THE OCCUPATIONS OF ANIMALS
IT is pleasant to recline in the shade of a stately deodar with no company but one's thoughts, and thus to gaze at the purple wreaths of tobacco smoke as they ascend towards the blue heavens. It is sweet to experience the cool Himalayan breeze direct from the snowy mountains that fill the northern landscape. It is very soothing to listen to the sleepy hum of the insects, and to watch the little birds as they flit from branch to branch of the neighbouring trees. How desperately busy these tiny feathered creatures seem to be! They move as though their life were a race against time. Yet they have nothing to do save seek their food, which abounds on all sides. As I contemplate them I ask myself the old, old question, How is it that birds and beasts manage to pass through life without succumbing to ennui, or, at least, without being bored nearly to death ? To me the life of a bird is incomprehensible, but then so is that of a chaprassi. I admit that I am at present doing nothing; but I shall soon grow weary of this. 'Dolce far niente' for a short time.
Animals, as a rule, do not loaf; it is not thus that they solve the problem. Loafing is an art which but few living creatures understand. Lizards, crocodiles, paddy birds, and chaprassis are the greatest authorities on the subject. Animals have acquired the knack of making much ado about nothing; they have learned to be very busy without doing anything. This accomplishment obviously differs from that of loafing. It is one which animals have brought to perfection, and of which many human beings -: chiefly women -: are very able exponents.
There is overhead a wasp busy exploring the holes in the trunk of a tree. Why he does this he probably does not know; he has no time to stop and think. He is quite content to explore away as though his life depended upon it. Five times within the last six minutes he has minutely inspected every portion of the same hole. All this labour is useless in a sense; without it, however, the wasp would in all probability die of ennui. The wasp is not an isolated case.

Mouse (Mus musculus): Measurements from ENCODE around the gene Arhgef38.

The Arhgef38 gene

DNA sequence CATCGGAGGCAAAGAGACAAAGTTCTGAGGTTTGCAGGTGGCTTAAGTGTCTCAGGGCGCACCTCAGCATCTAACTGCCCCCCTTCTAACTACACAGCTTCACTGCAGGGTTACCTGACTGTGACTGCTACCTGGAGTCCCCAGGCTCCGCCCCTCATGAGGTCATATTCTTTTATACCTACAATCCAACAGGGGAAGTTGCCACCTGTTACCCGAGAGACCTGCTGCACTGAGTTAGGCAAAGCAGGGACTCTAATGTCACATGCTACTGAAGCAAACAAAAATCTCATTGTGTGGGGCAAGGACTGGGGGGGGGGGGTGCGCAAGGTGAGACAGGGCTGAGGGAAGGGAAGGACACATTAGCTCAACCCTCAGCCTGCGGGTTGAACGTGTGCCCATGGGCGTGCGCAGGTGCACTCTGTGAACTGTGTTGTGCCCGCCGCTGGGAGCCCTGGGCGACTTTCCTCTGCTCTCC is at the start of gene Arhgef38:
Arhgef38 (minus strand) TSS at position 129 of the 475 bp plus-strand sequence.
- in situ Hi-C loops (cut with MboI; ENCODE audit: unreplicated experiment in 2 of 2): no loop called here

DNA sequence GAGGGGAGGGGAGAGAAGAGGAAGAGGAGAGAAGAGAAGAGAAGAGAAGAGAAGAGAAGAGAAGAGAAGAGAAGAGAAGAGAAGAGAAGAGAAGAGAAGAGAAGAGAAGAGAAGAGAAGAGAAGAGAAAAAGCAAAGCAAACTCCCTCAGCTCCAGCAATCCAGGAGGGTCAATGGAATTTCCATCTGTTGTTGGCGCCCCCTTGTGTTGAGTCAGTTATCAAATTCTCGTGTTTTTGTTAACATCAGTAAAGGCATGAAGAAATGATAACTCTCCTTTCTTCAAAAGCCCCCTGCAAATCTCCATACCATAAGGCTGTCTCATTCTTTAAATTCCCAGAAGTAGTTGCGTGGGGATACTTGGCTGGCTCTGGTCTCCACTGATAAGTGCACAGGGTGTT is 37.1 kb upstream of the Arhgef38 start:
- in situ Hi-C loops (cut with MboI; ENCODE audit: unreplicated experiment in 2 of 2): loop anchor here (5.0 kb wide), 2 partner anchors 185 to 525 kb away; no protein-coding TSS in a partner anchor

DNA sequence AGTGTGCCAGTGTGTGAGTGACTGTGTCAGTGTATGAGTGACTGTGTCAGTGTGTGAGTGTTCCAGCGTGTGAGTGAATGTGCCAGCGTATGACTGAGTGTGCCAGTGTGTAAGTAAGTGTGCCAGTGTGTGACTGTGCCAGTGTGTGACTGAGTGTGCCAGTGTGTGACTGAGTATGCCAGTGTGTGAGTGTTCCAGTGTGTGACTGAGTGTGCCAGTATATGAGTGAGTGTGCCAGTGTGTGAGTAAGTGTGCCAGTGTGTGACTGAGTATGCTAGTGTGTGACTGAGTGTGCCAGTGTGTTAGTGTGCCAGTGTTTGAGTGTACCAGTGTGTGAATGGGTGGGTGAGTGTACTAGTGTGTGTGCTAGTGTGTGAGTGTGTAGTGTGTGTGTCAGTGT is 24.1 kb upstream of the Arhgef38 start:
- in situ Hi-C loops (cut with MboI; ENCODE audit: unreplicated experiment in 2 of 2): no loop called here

Most animals are experts at frittering away time; they spend much of their lives in actively doing nothing. Watch a canary in a cage. He hops backwards and forwards, between two perches, as though he was paid by the distance for doing so.
Look at a butterfly. It leads an aimless existence, nevertheless it is always busy. A bee probably visits twenty times as many flowers in the day as a butterfly; for all that the butterfly is always on the move.
When speaking of the swift in my volume, " Animals of no Importance," I noticed how long that bird took to find the materials for its nest, how it went afar to seek that which was at hand. This, although the result of stupidity, is doubtless a blessing to the bird. Nest-building affords great pleasure to it -: the more protracted the amusement, the better for the architect.
The squirrel labours from early morn till late eve laying up a store of nuts. When one storehouse is full the industrious animal opens another, and then proceeds to forget the existence of the first!
Go to the running stream and watch the kingfisher at work. He does not select a suitable place and keep to it; he flies from rock to rock and continually makes excursions up and down the river, and is thus enabled to spend the whole of the day in fishing and yet not overeat himself.
It may be asked, How do sessile animals solve the problem ? The sea-squirt, the sponge, and the barnacle are non-locomotive, and hence they cannot fritter away their time as a butterfly does. I reply, that for these degenerate creatures, sans eyes, sans teeth, sans everything, there is no problem to solve. Sessile animals are, to all intents and purposes, plants; they are creatures devoid of feeling. An oyster has no more soul than a dandelion.